This also included in expanding the health care market from 16 trillion to 26 trillion yen by 2020, and creation of a framework for private firms to provide medical-related services not covered by public insurances in cooperation with insured medical services for integrated care, double the integrated market value, accelerate the restructuring in the material production business (e.g. fertilizer, feed) and also in the distribution business.
The Abenomics’ vision is more relevant now than ever before as it laid stress on tapping international opportunities – free trade and investment in infrastructural projects across the globe. That was his economic outlook, the legacy of which would live on forever.
It should serve as an inspiration for all those who really want to do something for their people. The Abenomics was a solid economic vision not the populism which has now acquired an art form used by many leaders across the countries giving a damn to the ruin it causes to the economies.
Abe would also be remembered for revising the security apparatus of his country, shedding the pacifist role that it played in the post-World War II. He wanted to reverse the past.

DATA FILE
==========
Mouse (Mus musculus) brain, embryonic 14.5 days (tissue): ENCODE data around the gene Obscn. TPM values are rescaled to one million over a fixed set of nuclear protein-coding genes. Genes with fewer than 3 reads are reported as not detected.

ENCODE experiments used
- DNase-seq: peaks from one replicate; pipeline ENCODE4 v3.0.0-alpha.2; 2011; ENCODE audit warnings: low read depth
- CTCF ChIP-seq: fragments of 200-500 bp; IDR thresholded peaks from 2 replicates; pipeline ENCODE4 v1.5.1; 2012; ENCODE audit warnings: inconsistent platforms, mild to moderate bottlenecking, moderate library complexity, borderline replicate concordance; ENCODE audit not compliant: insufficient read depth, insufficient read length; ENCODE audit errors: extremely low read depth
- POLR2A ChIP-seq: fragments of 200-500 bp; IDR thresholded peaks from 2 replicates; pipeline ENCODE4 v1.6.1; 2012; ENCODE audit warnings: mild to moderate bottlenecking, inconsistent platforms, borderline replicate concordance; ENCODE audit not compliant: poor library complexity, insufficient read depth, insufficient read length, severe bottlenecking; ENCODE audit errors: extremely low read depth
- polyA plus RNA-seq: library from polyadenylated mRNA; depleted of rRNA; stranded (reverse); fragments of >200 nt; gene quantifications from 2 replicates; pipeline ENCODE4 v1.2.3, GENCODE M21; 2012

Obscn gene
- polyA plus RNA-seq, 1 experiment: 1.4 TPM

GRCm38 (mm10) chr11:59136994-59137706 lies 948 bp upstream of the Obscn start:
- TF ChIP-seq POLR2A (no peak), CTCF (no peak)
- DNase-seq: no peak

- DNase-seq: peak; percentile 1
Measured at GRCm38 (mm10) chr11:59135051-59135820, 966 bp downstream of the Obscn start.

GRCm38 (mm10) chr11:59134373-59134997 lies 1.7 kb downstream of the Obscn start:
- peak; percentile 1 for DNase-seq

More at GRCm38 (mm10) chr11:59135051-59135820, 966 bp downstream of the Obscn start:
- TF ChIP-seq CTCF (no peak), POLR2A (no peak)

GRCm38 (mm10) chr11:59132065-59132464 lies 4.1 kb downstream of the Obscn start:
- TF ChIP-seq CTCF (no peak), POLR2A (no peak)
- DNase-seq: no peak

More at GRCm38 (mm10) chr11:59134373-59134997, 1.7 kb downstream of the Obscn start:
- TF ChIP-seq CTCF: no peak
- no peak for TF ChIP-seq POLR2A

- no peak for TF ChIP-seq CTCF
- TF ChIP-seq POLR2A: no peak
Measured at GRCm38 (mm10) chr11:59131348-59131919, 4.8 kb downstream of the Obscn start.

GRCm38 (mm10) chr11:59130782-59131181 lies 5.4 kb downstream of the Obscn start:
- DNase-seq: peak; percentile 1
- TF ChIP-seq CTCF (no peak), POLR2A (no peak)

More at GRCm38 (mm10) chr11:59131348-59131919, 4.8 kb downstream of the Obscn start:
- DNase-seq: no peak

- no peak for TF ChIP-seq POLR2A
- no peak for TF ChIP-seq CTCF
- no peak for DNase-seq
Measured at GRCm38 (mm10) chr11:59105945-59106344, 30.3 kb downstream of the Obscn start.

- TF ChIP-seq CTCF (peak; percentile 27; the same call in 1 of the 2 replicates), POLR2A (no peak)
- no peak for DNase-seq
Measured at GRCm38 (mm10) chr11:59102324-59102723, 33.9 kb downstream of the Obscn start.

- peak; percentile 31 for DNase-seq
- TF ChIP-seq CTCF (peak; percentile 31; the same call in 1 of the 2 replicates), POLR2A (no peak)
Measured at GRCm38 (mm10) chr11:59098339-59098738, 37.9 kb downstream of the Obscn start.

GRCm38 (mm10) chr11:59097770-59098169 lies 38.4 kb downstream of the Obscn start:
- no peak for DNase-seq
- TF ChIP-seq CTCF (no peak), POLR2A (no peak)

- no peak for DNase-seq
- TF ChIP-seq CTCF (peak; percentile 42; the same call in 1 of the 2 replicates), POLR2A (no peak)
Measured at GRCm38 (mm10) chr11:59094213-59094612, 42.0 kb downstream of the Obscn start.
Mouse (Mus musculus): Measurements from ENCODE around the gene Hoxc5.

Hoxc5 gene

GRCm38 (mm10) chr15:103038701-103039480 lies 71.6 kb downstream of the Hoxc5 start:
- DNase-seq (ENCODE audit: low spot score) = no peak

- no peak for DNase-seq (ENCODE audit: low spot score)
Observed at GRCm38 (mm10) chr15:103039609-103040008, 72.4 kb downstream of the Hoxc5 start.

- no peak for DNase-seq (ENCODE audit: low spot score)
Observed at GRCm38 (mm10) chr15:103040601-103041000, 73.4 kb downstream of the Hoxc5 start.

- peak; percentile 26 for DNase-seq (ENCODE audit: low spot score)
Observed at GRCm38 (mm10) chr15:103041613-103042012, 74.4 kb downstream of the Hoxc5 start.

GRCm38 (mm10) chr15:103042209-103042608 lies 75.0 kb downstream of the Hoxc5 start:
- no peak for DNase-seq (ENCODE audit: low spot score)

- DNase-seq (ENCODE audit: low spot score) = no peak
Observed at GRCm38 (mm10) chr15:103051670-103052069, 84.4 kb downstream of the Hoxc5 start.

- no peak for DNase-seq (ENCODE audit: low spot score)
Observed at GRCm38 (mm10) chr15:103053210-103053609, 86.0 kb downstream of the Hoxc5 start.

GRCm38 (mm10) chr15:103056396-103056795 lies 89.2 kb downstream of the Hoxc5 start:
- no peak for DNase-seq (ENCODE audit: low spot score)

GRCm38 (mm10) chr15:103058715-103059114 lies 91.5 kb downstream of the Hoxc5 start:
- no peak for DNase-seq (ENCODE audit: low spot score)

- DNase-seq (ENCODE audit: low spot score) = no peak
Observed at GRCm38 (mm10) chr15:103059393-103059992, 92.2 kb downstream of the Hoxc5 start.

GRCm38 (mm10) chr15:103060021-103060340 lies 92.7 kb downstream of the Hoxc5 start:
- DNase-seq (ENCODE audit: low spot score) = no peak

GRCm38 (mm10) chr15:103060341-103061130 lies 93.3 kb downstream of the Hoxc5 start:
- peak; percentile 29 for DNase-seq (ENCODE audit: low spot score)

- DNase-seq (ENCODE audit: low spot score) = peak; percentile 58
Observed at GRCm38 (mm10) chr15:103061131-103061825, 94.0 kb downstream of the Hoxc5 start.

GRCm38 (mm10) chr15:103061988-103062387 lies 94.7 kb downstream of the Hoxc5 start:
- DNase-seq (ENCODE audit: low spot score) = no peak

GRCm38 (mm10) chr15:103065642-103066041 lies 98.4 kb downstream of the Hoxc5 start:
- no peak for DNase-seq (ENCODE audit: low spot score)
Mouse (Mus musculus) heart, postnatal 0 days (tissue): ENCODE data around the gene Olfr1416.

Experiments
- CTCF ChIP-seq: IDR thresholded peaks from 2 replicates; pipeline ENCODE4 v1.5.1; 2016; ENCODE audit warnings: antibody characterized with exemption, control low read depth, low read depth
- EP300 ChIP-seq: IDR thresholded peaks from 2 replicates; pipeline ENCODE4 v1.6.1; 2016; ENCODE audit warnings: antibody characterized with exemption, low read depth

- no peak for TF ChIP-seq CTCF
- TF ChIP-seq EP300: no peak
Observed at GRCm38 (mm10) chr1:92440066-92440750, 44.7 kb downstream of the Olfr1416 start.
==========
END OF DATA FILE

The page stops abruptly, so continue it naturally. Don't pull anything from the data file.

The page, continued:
Tobias Harris, the political researcher who wrote Abe’s biography,The Iconoclast : Shinzo Abe and the New Japan, saw in him a unique leader who wanted to place Japan in the focus of the world as power it enjoyed before the World War-II.
Abe was very clear in his thoughts about the security of his country and the contributions that it should be making at the global stage, particularly against an aggressive China with which it has a perennial dispute over Senkaku Islands.
In his own words, as he outlined the security vision in an interview with Wilson Center in March this year: “ if the U.S. and Japan show the firm stance that we do deal with the ( Russian invasion of Ukraine ) situation with strong measures, then of course China will hesitate and refrain from making any moves.
If both the US and Japan take a position that we sit here just observing the situation from the sidelines and doing nothing, it will lead to a situation where China may take a step to use military force to achieve unification (with Taiwan) .
That is why we have to reach a national consensus on the need to clearly show our positions.”
These are the words which only brave and bold leaders can say. Abe was one of the few of this creed.
Disclaimer: The views and opinions expressed in this article are the personal opinions of the author.
The facts, analysis, assumptions and perspective appearing in the article do not reflect the views of GK.